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Monthly Archives: January 2018

Juan Seguin

Juan Nepomucema Seguin was born in Spanish San Antonio on October 27, 1808 to Juan José Erasmo and María Josefa Becerra Seguin.  Erasmo was descended from one of sixteen families who came to the San Antonio area from the Canary Islands in the early 1700s.  The Seguin cattle ranch covered portions of three current Texas counties: Bexar, Guadalupe and Wilson.  Erasmo served as postmaster of San Antonio from 1807 to 1835, mayor (alcalde) of San Antonio from 1820-1821 and quartermaster of Presidio de San Antonio de Béxar from 1825 to 1835.  Erasmo was acquainted with Moses Austin who was succeeded by his son, Stephen F. Austin.  Along with Don Martin de Veramendi, Erasmo assisted them in obtaining their Austin Colony grant.

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(Image credit: pbs.org)

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Fort Richardson

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(Image credit: Texas State Historical Association)

Fort Richardson was founded in 1866, following the end of the Civil War, first staffed near Jacksboro, Texas by elements of the 6th Cavalry.  It was temporarily relocated around 20 miles north to a location known as Buffalo Springs in Clay County one year later.  Buffalo Springs had the advantages of more plentiful water and timber, but was closer to the hostile tribes while also being further from supply depots in the Austin area.  Construction was begun at Buffalo Springs, but was abandoned in favor of the original Jack County location after an Indian attack and several months of drought.  The Jack County location was reestablished and consisted of about 300 acres along the Lost Creek tributary of the West Fork of the Trinity River.  Construction had to start over as the previously abandoned buildings in Jacksboro had been used for building materials by the local settlers.  Fort Richardson became the northern-most outpost in the chain of western forts.

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Posted by on January 18, 2018 in forts, history, texas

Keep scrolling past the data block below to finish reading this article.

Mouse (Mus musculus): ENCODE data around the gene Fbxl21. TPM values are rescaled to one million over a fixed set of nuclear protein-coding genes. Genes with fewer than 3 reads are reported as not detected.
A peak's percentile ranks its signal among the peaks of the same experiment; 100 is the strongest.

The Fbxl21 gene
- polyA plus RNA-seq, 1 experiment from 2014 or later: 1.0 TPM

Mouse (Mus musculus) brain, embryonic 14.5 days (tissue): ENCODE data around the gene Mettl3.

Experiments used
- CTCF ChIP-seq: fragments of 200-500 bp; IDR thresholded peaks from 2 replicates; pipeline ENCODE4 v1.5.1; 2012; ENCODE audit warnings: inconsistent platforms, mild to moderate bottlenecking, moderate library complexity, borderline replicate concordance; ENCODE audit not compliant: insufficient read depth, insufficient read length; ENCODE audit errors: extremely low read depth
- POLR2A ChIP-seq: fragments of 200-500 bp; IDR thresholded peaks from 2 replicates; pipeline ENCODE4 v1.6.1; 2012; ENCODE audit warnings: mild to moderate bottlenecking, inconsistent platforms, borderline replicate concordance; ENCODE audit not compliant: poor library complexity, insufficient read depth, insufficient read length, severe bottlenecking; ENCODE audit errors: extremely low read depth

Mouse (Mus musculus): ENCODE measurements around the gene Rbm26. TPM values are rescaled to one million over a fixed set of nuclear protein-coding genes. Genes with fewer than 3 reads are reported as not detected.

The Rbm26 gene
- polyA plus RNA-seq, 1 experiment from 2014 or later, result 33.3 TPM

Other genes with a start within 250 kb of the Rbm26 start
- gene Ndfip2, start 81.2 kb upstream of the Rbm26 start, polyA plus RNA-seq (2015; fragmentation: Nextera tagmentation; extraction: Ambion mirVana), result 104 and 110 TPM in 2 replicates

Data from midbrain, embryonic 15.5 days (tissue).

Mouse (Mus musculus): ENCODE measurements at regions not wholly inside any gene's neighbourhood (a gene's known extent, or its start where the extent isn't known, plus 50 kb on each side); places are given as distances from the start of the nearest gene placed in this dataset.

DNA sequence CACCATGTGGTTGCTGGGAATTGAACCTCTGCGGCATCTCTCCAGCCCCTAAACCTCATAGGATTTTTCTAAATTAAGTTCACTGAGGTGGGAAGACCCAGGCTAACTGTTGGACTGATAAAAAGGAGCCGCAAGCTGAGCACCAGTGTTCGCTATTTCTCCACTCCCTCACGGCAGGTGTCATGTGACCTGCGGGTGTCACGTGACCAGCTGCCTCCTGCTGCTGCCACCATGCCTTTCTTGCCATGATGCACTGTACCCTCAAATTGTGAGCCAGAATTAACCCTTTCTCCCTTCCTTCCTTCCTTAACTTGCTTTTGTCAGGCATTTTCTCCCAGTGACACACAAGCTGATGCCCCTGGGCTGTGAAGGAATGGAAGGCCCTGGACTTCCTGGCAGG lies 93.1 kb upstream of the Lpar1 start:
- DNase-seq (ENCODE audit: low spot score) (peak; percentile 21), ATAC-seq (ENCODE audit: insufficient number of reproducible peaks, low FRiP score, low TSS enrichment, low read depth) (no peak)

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Joshua Houston

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(Image credit: Texas State Historical Association)

Joshua Houston (1822-1902) was born near Marion, Alabama and was a slave in the household of the wife of Sam Houston, Margaret Lea.  In the custom of the day, Joshua and his family were left to Margaret after the death in 1834 of her father, Temple Lea.  Margaret moved to Texas in 1840 after marrying Sam Houston in May.

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Posted by on January 11, 2018 in biography, black history, history, sam houston

 

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Mary Martin

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(Image credit: Playbill)

An eight foot tall bronze statue of Peter Pan was dedicated to Mary Martin on July 4, 1976 and is located on the south side of the Weatherford Public Library at 1014 Charles Street, near Soldier Spring Park in Weatherford, Texas.  It was dedicated as part of Weatherford’s American Bicentennial celebration.  Martin was depicted in a pose as Peter Pan, her 1954 Broadway character.  An earlier stylized statue of Peter Pan was dedicated in her honor in Weatherford’s Cherry Park recreation area, 300 S. Alamo Street, not far from her childhood home.

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Posted by on January 4, 2018 in biography, entertainers, texas, texas women

 

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